- free software and an open network that helps a user defend against traffic analysis, a form of network surveillance that threatens personal freedom and privacy, confidential business activities and relationships, and state security.
- Python and Twisted event-based implementation of the Tor control protocol. Unit-tests, state and configuration abstractions, documentation. It is available on PyPI and in Debian.
In March 2011, The Tor Project received the Free Software Foundation's 2010 Award for Projects of Social Benefit. The citation read, "Using free software, Tor has enabled roughly 36 million people around the world to experience freedom of access and expression on the Internet while keeping them in control of their privacy and anonymity. Its network has proved pivotal in dissident movements in both Iran and more recently Egypt."
In 2014, Roger Dingledine, Nick Mathewson and Paul Syverson received the USENIX Test of Time Award for their paper titled "Tor: The Second-Generation Onion Router", which was published in the Proceedings of the 13th USENIX Security Symposium, August 2004.
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- "Tor Cloud"
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- "Tor Hires a New Leader to Help It Combat the War on Privacy". WIRED. Retrieved 2016-04-29.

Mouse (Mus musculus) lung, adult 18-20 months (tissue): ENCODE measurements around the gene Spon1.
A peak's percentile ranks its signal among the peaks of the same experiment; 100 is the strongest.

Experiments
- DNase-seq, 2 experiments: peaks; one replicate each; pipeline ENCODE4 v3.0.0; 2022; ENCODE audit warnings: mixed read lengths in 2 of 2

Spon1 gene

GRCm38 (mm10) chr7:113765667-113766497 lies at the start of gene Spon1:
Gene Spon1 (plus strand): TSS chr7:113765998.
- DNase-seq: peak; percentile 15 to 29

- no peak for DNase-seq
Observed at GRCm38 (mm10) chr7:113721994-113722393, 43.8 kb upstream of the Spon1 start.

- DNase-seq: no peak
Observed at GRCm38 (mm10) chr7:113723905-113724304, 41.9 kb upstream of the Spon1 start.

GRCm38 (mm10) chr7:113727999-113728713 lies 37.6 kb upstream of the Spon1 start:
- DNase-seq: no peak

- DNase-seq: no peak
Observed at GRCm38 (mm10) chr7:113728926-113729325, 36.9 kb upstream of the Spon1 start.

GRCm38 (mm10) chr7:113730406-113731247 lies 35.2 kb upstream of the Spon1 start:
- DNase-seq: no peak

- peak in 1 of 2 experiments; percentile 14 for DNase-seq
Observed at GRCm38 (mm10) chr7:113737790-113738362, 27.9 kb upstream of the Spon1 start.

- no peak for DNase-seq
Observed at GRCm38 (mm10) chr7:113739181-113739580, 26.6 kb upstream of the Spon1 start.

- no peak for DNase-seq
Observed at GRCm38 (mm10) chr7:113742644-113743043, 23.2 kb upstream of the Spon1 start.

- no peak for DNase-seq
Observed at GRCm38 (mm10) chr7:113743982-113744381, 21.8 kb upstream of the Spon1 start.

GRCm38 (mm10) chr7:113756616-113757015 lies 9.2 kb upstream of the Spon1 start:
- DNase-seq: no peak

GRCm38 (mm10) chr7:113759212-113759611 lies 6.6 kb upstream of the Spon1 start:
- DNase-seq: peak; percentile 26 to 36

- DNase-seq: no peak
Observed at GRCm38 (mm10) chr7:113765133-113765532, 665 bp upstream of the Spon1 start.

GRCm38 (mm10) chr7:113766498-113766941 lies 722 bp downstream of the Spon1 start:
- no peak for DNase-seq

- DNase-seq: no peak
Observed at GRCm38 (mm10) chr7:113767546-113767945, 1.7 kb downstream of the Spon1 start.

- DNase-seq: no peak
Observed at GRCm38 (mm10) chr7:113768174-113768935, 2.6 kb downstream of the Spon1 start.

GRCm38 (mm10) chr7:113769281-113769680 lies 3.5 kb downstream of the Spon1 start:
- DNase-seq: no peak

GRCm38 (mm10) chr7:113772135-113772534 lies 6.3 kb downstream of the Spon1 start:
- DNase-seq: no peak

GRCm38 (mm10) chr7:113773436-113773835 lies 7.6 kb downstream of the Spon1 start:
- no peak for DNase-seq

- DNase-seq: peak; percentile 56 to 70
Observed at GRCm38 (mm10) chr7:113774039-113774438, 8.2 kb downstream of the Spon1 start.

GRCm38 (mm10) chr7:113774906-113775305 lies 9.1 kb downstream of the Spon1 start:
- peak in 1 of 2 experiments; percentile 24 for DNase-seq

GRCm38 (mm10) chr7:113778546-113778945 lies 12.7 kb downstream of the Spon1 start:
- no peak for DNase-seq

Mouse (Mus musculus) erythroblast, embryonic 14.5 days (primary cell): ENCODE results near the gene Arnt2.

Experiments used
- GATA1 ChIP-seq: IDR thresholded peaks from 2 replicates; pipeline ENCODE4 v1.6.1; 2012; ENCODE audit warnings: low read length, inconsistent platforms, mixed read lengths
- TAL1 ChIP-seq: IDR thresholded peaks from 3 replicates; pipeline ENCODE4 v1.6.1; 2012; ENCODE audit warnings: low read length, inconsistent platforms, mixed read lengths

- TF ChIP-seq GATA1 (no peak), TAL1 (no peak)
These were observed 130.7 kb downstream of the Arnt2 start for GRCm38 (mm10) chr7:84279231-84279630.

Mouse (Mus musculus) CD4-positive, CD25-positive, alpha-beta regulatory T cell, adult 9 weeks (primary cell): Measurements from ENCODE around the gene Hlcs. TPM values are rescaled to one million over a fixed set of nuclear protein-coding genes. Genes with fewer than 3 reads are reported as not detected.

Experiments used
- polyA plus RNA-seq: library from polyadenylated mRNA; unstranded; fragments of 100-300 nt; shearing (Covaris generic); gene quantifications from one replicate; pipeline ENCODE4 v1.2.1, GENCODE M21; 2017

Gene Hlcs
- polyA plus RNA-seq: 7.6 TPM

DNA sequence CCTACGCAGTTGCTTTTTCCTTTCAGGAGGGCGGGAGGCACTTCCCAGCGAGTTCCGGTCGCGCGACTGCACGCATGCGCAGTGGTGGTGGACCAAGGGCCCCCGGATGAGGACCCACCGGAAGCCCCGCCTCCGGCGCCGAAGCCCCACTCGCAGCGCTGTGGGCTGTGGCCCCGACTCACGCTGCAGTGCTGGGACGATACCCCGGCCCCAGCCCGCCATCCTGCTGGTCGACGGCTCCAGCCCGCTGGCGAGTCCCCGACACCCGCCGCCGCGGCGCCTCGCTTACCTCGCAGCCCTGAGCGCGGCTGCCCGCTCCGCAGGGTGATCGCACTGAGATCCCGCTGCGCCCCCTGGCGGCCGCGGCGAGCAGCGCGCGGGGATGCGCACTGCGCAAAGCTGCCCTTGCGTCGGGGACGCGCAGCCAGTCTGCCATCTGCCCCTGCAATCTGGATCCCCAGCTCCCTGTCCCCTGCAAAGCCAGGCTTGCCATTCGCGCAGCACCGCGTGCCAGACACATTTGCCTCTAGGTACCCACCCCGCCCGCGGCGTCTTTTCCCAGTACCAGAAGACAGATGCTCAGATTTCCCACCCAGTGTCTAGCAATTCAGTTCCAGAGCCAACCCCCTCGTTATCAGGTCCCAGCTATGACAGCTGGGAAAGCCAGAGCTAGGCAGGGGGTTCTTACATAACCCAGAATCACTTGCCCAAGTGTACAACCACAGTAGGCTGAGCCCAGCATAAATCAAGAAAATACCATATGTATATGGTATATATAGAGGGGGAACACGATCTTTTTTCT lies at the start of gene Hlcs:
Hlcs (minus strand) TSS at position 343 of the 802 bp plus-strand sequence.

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- "Jacob Appelbaum leaves the Tor Project". The Tor Project, Inc. 2016-06-02. Retrieved 2016-06-04.
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- Farivar, Cyrus (6 June 2016). "Breaking silence, ex-Tor developer decries "vicious and spurious allegations"". Ars Technica. Condé Nast. Retrieved 15 June 2016.
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- "Tor Project installs new board of directors after Jacob Appelbaum controversy", Colin Lecher, July 13, 2016, The Verge
- "The Tor Project Elects New Board of Directors", July 13th, 2016, Tor.org
- PERLROTH, NICOLE (2016-07-27). "Tor Project Confirms Sexual Misconduct Claims Against Employee". NYT. Retrieved 2016-07-27.
- Stelle, Shari (2016-07-27). "Statement". The Tor Project, Inc. Retrieved 2016-07-27.
- Farivar, Cyrus (2016-07-27). "Tor inquiry: "Many people" reported being "humiliated" by Appelbaum: Going forward, group will now have a new anti-harassment policy, among other changes". Ars Technica. Retrieved 2016-07-27.